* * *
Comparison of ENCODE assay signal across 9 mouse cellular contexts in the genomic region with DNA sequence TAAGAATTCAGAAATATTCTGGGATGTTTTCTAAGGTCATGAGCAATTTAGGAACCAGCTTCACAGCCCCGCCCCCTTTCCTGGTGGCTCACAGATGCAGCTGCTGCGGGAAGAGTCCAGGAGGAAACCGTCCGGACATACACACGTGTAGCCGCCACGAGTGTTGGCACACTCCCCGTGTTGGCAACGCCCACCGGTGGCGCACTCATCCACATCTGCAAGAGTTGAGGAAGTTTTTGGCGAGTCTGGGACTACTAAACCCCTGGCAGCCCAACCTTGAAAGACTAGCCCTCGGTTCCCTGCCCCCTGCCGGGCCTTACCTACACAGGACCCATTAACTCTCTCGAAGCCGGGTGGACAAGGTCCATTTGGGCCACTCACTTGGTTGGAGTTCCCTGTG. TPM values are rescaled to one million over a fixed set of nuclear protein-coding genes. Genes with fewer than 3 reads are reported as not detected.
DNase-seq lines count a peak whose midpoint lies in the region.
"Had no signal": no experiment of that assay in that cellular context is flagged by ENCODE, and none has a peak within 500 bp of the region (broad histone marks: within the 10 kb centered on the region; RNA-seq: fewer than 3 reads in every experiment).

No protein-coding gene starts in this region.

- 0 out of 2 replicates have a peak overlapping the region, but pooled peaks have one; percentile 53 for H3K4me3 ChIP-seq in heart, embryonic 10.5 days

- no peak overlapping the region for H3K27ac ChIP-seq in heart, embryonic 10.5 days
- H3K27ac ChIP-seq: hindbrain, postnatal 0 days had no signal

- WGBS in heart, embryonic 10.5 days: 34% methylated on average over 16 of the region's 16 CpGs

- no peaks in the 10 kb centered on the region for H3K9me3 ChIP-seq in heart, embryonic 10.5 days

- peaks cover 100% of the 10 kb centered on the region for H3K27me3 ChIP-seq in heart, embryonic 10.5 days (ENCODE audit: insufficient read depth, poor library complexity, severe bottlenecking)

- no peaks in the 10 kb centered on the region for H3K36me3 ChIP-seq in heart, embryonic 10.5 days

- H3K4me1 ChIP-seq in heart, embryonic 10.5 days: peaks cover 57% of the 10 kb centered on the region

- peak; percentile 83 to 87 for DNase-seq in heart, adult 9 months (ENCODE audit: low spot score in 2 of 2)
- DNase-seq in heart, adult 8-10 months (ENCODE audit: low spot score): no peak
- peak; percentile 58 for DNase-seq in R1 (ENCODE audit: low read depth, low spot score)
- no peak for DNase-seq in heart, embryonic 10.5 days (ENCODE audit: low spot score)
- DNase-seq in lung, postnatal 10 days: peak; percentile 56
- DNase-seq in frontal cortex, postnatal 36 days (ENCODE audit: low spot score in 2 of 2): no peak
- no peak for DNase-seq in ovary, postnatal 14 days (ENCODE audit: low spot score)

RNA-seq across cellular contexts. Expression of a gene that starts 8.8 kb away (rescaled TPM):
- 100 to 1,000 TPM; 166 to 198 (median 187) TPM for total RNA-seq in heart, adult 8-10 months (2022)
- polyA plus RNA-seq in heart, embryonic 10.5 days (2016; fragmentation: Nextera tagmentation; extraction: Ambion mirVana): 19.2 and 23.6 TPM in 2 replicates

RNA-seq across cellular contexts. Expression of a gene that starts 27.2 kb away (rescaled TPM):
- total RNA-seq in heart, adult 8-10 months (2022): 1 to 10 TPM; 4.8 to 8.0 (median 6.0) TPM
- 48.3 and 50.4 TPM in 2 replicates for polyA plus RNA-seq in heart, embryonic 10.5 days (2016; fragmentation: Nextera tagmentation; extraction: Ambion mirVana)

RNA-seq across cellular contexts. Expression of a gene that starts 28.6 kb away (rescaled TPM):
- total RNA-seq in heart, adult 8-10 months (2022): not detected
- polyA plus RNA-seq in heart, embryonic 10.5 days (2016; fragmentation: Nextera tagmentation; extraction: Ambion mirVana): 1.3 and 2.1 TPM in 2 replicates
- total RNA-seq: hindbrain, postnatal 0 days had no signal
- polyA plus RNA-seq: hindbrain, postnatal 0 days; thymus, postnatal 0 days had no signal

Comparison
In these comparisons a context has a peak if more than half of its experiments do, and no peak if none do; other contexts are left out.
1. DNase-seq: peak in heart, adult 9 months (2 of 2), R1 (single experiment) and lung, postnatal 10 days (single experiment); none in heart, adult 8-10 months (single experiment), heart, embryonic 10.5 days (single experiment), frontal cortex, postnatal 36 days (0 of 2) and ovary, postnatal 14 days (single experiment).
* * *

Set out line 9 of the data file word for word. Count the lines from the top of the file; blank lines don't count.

- no peaks in the 10 kb centered on the region for H3K9me3 ChIP-seq in heart, embryonic 10.5 days